After spending some time talking with Izzy I felt enlightened and inspired to keep learning about other cultures, their history, and their traditions. Getting to know other people and what they believe is important to truly understanding others, and not judging them based on preconceived notions. This interview was definitely eye-opening to Filipino culture and ideals, along with Izzy’s personal battle with her identity and her future. Getting a personal perspective was certainly important, but I also have to remind myself that this isn’t the whole of Filipino culture. Everyone is different, there are so many different aspects to the culture, and it is always changing and progressing. Knowing that I shouldn’t generalize was an important part of this project and my growth when looking into different cultures and feminism. Izzy’s commentary and stories about feminism and sexuality in the Philippines is something that needs to be heard, but also it should be known that everyone’s experiences are different. This isn’t to invalidate Izzy’s story or Filipino history, but each person and different societies have a plethora of important stories that should be heard in order to know how to better support one another. In addition, here in America, there are still many women that are oppressed and discriminated against every day, while Izzy hasn’t been in America for long, she has experienced this. There is no good or bad society, every place has its flaws and its need for change. I have also experienced sexist remarks while walking down the street and even by peers and teachers in schools. Knowing that this happens every day, everywhere, is crucial in stopping this sexist epidemic.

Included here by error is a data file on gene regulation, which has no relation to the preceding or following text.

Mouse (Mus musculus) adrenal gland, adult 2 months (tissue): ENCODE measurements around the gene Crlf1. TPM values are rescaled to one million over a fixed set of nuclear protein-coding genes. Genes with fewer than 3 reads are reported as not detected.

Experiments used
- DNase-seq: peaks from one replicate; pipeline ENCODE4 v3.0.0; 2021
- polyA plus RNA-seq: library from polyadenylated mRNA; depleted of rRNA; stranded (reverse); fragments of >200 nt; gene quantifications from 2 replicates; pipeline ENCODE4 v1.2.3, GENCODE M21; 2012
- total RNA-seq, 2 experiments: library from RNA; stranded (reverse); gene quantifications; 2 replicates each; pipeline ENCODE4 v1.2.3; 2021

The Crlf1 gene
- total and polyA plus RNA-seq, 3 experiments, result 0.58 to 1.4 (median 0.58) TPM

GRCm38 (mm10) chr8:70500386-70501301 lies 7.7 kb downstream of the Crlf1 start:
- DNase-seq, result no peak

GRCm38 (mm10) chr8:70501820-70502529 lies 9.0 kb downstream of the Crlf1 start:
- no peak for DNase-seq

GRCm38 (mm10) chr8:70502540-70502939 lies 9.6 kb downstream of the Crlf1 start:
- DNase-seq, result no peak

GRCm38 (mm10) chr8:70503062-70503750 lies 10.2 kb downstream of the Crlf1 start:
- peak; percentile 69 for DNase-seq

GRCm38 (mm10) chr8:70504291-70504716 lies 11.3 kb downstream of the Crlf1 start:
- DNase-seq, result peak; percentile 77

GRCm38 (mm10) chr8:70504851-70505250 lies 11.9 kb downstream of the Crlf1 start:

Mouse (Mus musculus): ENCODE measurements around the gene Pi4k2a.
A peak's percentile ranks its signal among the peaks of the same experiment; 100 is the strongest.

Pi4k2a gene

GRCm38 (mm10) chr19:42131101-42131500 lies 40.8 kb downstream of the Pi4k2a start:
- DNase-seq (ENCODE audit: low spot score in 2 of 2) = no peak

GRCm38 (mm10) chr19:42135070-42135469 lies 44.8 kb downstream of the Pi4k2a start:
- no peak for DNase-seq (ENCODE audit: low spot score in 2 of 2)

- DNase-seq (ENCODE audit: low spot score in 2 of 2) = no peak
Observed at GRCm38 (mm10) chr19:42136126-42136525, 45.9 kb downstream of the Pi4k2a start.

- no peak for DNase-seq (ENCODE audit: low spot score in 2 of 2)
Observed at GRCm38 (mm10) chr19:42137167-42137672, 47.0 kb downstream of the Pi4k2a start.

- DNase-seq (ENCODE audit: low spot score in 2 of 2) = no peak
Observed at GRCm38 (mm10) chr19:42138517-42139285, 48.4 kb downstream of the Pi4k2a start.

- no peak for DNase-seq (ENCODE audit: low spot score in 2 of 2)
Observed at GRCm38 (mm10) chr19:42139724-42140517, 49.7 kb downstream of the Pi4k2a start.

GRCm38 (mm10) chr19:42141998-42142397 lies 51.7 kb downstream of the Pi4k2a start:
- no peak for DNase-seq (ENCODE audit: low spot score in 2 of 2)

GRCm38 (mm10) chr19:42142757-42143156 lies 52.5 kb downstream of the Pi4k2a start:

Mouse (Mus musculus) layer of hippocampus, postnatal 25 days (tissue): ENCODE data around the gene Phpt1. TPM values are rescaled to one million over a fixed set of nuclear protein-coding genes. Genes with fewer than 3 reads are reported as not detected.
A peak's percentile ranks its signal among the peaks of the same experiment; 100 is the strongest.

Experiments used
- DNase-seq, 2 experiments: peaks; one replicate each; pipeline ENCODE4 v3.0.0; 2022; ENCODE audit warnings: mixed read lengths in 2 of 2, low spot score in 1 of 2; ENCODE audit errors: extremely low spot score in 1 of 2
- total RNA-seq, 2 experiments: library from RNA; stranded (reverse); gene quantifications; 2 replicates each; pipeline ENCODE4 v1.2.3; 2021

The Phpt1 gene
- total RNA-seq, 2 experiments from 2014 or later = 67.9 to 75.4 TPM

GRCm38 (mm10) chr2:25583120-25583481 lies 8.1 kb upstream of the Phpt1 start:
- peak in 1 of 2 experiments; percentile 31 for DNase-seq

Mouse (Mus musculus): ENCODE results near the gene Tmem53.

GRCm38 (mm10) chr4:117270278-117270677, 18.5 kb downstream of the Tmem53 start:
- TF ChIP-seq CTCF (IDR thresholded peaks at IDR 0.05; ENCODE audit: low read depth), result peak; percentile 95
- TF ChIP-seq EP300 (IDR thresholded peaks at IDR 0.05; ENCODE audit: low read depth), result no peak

“Cultural Context: A Sex-Positive Life in a Sex-Negative World.” Come as You Are: The Surprising New Science That Will Transform Your Sex Life, by Emily Nagoski, Simon and Schuster Paperbacks, 2015, p. 185.

Jansen, Anne Mai Yee. “What Are You?” Whiter: Asian American Women on Skin Color and Colorism, by Nikki Khanna, New York University Press, 2020, p. 156. 

Lorde, Audre. “Age, Race, Class, and Sex: Women Redefining Difference.” Copeland Colloquium, Apr. 1980, Amerst College.